The United States Supreme Court has agreed to hear the case of an Ohio family who sought to sue their school district over services to their autistic son without hiring a lawyer. The Associated Press has a summary of the case on The New York Times website. The Supreme Court explains here that the issue before the justices is whether, under the Individuals with Disabilities Education Act (IDEA), the family can represent themselves without hiring a lawyer. (The question of whether the services that the Parma, Ohio, school district is offering is not something the Supreme Court will decide.)
Jeff and Sandee Winkelman have been fighting this case for some time and have won some points in lower courts. School officials have argued during these battles that the Winkelmans are not legally allowed to represent their son without using an attorney.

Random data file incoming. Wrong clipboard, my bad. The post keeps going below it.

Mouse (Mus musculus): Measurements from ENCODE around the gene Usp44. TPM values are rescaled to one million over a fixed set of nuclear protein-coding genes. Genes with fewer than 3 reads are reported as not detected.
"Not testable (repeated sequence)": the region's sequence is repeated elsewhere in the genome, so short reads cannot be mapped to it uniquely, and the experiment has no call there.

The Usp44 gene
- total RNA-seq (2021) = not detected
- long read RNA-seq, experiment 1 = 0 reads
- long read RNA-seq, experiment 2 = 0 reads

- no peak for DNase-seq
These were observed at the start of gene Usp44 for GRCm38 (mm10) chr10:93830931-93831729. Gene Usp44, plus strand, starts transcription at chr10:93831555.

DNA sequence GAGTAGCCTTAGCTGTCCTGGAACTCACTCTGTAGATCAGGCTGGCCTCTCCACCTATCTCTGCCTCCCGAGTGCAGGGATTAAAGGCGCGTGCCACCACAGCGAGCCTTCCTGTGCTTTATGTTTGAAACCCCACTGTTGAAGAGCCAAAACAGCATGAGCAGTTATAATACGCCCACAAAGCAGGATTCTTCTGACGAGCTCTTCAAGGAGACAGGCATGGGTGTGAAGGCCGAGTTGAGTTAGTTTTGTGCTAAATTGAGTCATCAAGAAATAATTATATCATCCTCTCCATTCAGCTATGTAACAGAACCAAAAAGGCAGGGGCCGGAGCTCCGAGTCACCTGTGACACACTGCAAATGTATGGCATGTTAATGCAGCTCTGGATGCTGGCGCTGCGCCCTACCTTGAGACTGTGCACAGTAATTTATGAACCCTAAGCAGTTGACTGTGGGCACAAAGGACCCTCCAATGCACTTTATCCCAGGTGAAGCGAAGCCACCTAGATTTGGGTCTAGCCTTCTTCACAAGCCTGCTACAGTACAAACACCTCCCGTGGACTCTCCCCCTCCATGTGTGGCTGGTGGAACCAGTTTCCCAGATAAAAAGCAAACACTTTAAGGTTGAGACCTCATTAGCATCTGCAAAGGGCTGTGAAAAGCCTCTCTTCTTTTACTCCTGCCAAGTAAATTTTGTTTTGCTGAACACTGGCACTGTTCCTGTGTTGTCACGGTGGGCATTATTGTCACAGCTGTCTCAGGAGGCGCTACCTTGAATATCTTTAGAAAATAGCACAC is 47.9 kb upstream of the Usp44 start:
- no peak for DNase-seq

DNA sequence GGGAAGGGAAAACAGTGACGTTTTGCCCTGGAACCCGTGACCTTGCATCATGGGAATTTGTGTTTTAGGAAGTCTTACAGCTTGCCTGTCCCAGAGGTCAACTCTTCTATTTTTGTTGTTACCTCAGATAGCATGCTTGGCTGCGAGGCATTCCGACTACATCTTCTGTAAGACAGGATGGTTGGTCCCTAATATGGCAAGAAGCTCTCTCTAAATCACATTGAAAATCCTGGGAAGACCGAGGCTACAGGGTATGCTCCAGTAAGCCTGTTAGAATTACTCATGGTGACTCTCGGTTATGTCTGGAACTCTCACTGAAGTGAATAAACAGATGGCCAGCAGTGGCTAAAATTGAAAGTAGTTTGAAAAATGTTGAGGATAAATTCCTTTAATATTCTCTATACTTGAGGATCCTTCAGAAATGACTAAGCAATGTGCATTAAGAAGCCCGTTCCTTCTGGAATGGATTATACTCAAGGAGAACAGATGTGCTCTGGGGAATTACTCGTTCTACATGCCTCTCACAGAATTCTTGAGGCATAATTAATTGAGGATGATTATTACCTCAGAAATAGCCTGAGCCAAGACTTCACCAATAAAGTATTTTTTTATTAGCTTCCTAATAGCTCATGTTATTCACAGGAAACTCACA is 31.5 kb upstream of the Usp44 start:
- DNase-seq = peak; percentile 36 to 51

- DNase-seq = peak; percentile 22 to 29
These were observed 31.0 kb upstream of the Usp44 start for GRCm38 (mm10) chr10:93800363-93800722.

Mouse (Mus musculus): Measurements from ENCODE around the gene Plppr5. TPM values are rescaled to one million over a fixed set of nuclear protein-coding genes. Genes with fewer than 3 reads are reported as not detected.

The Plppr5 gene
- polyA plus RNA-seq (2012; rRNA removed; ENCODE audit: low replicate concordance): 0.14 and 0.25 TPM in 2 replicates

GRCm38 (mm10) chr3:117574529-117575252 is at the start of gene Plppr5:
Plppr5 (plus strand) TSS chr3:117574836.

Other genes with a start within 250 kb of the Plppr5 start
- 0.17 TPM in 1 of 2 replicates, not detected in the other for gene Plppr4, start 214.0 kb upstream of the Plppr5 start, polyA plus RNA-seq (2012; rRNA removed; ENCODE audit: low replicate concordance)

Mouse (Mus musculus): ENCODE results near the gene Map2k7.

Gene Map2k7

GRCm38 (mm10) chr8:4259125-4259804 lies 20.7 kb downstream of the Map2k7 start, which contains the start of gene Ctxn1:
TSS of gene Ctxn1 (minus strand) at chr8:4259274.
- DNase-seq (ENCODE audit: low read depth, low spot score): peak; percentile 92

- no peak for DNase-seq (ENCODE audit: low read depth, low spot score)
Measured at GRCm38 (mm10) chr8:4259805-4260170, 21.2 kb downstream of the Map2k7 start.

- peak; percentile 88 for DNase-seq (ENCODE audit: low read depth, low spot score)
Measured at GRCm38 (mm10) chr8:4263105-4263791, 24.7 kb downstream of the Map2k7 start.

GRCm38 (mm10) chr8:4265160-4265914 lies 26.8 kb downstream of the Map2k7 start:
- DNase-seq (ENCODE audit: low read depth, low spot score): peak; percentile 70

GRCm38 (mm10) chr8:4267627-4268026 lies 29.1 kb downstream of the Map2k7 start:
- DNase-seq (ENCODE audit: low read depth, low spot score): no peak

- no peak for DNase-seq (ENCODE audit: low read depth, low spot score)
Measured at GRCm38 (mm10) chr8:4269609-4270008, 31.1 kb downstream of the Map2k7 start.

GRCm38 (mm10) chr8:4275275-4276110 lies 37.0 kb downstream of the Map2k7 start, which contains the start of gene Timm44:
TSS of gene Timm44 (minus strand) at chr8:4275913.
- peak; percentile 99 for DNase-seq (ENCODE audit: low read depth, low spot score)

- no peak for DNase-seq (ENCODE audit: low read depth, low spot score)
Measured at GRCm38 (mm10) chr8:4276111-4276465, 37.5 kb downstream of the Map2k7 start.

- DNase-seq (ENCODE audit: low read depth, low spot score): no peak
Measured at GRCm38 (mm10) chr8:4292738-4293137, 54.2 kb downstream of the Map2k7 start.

Sandee Winkelman told The Times in an article last May that her family could not afford thousands in legal fees, and they had nowhere to send her son Jacob to school. "When you're in a do-or-die situation, you do what you have to do," she said. (The article is here but you need a subscription to read it.)
The school district argues that IDEA requires lawyers to represent disabled children in court. The case is called Winkelman v. Parma City School District.